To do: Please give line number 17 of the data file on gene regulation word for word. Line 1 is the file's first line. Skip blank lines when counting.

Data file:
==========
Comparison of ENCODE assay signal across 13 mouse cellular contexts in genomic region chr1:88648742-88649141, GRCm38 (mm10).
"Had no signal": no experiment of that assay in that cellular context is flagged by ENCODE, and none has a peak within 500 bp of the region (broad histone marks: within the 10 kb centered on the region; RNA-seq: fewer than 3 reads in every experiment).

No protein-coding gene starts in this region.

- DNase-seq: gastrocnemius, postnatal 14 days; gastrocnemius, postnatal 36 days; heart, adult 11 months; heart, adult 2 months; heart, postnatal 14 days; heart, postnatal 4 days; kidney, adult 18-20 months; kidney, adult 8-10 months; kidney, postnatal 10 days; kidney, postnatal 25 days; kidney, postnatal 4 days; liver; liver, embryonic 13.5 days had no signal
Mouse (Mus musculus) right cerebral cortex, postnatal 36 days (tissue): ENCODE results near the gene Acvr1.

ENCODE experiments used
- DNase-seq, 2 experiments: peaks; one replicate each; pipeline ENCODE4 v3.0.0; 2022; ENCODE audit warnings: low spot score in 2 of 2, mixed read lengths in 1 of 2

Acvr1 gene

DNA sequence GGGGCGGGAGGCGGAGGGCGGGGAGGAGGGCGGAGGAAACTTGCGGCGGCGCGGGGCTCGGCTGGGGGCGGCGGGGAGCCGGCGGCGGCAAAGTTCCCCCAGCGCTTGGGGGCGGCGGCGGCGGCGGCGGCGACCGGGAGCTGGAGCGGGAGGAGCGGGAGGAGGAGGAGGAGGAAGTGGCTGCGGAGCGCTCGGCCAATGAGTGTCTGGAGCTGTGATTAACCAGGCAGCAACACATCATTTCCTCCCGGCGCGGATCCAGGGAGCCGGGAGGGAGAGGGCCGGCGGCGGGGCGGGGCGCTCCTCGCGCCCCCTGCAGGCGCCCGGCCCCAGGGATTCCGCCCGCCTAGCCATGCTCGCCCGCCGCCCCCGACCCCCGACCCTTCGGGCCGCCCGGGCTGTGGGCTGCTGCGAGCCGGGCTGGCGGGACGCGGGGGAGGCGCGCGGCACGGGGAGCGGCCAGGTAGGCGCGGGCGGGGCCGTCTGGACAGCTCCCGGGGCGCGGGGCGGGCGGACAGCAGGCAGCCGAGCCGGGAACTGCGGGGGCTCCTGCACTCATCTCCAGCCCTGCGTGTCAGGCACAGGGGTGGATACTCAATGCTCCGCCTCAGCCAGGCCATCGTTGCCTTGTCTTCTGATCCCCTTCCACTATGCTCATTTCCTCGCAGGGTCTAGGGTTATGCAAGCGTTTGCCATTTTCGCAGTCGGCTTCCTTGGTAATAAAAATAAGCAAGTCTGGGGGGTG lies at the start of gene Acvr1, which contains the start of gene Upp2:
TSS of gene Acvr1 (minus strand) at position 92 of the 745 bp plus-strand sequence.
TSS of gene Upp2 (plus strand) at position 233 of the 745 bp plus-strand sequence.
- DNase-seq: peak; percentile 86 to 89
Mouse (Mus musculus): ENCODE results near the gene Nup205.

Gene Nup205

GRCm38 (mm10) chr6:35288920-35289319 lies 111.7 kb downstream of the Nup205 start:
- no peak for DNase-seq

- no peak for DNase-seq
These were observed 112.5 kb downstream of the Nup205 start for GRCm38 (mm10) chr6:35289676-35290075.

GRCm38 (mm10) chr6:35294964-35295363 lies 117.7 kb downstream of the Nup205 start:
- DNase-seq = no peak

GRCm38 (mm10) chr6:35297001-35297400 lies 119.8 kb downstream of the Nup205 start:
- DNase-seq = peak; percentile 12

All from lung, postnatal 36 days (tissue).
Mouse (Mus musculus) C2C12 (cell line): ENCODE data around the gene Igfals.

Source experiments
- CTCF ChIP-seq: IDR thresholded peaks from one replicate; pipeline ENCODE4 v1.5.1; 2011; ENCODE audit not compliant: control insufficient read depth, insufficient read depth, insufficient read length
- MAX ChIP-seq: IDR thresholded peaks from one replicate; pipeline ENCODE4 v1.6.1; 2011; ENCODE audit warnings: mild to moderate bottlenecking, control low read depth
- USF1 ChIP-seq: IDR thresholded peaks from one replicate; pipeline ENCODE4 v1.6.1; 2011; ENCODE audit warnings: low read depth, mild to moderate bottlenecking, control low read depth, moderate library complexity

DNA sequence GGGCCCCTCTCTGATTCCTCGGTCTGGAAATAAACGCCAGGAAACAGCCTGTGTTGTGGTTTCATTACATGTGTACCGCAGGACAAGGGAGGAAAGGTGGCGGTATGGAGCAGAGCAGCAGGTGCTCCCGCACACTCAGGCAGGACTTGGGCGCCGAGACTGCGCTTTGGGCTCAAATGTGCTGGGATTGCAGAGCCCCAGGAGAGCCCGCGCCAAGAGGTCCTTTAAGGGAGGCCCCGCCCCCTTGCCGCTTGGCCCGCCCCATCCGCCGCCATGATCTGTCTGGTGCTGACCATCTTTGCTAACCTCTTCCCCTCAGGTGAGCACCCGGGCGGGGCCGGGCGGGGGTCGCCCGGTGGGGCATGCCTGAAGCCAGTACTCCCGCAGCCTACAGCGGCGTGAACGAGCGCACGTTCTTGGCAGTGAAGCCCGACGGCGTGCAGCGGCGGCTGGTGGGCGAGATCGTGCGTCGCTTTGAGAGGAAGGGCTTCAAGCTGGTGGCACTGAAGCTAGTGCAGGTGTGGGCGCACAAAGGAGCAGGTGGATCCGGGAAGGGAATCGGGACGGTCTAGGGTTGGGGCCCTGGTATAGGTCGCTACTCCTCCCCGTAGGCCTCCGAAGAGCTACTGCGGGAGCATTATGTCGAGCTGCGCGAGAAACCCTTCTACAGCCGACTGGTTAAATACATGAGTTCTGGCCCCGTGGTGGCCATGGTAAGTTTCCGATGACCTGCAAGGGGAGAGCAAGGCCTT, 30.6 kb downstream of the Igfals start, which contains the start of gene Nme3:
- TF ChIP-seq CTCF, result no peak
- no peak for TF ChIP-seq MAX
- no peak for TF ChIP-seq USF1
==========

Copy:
- no peak for DNase-seq